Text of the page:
Healthcare Worship Spaces as Multicultural Retreats
Studies have indicated that faith affects our physical well-being. So as healthcare designers, how do we create worship spaces that are spiritually inspiring and have meaning to different cultural traditions found in hospitals today? We know that community needs and faith-based traditions often set the framework for a hospital’s worship space. Yet as communities become increasingly diverse—from smaller towns to larger cities—one size does not fit all.
Today’s designers seek solutions that are spiritually generous enough to encompass all faiths and are able to incorporate universally common elements.
I recently talked with HGA colleague Thomas Johnson, who has specialized in liturgical design and healthcare worship spaces for more than 20 years.
He noted that the concepts of worship spaces have changed with hospitals’ evolving missions. Many hospitals were originally faith-based institutions established to serve communities with common cultural and religious traditions. Their chapels served as mini-churches, in which patients, visitors and staff assembled for a structured service. Yet as hospitals moved away from denominational affiliations, healthcare chapels shifted from a denomination-based paradigm to a spirituality paradigm—becoming places of meditation and solitude.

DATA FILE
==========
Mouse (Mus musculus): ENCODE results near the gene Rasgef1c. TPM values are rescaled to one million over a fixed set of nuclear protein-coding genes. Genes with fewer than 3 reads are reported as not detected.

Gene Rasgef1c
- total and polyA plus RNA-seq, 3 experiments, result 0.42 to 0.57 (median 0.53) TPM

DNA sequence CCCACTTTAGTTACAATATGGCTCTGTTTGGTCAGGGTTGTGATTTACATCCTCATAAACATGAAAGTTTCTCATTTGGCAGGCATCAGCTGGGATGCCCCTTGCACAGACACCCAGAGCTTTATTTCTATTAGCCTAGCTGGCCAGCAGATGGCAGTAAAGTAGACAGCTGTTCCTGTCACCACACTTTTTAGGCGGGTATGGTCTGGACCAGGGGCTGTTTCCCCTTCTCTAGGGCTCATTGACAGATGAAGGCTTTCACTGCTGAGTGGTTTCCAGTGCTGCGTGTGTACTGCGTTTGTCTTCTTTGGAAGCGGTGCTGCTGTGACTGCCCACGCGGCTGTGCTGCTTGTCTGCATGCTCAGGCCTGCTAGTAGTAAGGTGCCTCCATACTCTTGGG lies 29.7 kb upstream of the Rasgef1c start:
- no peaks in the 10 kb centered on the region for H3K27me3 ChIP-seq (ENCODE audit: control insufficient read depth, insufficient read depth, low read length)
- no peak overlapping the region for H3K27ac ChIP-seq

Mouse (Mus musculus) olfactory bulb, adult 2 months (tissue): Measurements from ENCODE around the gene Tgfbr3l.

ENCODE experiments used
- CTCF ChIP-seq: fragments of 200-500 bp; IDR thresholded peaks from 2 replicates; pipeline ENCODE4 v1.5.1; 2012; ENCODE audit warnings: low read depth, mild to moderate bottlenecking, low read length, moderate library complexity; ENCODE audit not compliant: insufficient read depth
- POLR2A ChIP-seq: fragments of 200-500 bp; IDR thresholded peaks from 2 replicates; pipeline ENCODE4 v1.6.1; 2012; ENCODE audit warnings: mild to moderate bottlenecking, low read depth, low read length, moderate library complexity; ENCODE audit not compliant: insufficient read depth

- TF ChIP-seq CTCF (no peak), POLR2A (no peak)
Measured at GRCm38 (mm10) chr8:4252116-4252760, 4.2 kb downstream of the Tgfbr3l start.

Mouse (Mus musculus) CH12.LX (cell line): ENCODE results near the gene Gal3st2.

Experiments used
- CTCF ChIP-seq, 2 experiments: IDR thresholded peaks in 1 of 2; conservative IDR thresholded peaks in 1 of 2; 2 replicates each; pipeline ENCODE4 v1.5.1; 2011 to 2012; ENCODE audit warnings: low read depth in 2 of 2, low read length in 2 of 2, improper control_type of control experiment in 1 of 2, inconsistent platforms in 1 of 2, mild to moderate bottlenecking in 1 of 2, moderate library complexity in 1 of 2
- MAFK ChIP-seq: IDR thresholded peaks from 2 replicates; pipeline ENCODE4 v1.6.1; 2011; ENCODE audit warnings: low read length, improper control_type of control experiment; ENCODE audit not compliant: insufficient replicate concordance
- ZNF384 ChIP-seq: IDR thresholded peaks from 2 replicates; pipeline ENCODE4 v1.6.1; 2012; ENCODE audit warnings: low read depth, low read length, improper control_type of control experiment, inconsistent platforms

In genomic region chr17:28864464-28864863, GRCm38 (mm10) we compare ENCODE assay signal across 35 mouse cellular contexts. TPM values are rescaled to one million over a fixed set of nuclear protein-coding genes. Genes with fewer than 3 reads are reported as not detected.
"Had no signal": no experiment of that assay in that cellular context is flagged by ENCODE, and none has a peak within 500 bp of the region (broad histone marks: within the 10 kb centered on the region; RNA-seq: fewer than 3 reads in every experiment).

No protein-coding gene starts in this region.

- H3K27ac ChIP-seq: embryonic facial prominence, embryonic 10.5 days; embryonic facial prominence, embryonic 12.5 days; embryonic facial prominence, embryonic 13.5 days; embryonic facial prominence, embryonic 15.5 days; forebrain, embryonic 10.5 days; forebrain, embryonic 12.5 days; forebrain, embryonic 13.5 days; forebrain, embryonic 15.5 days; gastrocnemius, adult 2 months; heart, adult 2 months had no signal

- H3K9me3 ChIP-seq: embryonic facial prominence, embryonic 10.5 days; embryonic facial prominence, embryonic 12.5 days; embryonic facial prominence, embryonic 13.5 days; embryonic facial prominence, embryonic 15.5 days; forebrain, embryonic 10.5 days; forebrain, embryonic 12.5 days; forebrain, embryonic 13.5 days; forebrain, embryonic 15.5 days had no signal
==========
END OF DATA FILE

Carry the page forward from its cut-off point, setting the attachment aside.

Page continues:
Today, before beginning a concept, healthcare designers need to investigate what influences the design of a worship space. Here are a few steps to consider:
- Talk with the hospital’s ministry staff about expressing spirituality.
- Survey staff, patients, caregivers, and doctors about the community’s faith-based needs.
- Look for common liturgical elements that encompass all faiths.
- Remember that a worship space should be different from a “mini-church.”
Worship spaces will probably always be part of hospital design. Although some hospitals still design specific faith-based chapels, most are moving toward nondenominational worship spaces. As we consider the changing demographics in today’s communities, healthcare designers need to create worship spaces that reflect the multitudes of faith relying on a hospital for wellness.